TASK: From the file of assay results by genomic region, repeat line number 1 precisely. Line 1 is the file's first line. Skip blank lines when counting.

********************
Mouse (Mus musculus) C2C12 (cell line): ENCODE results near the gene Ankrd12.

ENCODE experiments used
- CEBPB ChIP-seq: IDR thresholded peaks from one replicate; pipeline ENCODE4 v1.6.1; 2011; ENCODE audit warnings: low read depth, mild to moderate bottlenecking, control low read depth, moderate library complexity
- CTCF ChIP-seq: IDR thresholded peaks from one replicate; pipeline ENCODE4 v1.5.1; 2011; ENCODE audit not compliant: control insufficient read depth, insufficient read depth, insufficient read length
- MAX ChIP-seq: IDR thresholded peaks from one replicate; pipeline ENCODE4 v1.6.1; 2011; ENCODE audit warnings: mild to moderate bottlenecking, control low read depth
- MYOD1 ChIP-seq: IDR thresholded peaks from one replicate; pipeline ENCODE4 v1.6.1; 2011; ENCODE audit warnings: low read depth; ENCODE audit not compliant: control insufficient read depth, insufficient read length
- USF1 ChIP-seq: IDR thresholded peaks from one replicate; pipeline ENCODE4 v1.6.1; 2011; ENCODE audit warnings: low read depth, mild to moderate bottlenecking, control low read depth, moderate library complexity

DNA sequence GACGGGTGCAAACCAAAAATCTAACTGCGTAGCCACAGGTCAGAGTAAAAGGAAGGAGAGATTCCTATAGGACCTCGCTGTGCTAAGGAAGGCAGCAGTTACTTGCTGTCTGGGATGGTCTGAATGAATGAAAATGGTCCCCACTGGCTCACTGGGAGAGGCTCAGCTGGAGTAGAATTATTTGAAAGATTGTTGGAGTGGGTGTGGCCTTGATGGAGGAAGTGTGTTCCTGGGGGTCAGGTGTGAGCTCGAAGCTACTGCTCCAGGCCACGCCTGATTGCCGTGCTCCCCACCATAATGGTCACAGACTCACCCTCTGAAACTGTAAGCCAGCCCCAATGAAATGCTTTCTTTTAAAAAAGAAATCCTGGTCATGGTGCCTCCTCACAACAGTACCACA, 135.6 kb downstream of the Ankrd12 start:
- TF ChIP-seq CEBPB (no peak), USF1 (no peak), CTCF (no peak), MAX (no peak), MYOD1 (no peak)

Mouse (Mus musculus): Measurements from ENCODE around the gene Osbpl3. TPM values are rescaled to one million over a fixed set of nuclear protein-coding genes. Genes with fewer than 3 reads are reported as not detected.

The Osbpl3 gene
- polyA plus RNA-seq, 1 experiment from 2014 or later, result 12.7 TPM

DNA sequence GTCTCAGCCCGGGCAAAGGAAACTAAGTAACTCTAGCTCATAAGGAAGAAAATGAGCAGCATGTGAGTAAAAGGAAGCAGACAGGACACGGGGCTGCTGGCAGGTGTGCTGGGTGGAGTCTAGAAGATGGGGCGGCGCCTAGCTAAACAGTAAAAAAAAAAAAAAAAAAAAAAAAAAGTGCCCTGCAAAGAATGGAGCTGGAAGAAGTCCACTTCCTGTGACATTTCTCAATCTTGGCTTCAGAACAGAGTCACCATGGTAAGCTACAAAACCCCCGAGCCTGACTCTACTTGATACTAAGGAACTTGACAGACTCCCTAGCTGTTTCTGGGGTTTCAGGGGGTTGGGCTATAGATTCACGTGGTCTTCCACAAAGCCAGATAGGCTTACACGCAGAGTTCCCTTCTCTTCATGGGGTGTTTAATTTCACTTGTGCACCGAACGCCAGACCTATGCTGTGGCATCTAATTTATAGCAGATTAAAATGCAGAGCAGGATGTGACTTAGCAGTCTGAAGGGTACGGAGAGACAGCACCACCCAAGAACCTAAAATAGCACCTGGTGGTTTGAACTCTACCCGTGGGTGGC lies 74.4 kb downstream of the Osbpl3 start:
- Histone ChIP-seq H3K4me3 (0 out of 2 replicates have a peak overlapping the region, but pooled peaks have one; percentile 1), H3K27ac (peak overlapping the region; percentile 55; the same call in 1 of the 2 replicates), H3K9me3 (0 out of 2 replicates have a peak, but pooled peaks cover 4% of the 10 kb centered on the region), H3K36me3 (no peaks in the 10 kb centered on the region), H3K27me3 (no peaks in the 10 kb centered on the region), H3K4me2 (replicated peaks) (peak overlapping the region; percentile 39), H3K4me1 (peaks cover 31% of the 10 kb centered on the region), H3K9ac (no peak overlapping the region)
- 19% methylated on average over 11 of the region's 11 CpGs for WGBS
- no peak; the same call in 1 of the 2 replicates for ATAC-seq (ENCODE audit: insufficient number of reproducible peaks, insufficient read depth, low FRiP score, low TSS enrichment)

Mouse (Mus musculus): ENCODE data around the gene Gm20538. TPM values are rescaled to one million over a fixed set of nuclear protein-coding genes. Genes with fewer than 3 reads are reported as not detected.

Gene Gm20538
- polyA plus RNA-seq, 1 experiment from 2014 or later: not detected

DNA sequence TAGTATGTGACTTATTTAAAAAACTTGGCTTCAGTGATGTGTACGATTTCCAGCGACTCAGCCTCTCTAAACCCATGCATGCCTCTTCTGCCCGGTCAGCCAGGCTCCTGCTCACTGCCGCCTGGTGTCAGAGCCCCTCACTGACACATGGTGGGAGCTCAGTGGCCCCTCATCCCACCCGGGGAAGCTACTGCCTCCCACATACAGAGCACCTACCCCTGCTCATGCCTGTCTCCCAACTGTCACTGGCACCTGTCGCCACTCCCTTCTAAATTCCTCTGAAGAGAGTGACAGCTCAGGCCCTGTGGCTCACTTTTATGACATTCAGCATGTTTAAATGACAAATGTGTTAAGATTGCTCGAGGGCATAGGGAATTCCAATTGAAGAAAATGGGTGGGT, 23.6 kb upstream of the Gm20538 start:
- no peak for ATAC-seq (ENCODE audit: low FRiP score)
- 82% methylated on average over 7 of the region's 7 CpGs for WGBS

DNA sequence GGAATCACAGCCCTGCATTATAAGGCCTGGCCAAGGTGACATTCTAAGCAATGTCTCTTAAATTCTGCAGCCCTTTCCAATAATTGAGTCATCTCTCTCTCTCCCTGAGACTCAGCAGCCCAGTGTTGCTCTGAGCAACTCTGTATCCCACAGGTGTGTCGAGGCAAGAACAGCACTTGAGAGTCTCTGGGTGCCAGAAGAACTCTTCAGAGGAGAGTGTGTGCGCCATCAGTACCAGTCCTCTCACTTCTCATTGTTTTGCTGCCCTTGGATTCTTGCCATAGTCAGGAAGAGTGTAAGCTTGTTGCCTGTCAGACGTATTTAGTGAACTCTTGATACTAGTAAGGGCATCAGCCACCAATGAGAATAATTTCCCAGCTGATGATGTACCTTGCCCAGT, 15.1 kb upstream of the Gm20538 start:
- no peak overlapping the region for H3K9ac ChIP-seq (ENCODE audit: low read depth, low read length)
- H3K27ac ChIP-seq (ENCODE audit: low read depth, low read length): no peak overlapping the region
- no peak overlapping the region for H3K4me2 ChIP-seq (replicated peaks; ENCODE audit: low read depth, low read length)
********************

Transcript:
Mouse (Mus musculus) C2C12 (cell line): ENCODE results near the gene Ankrd12.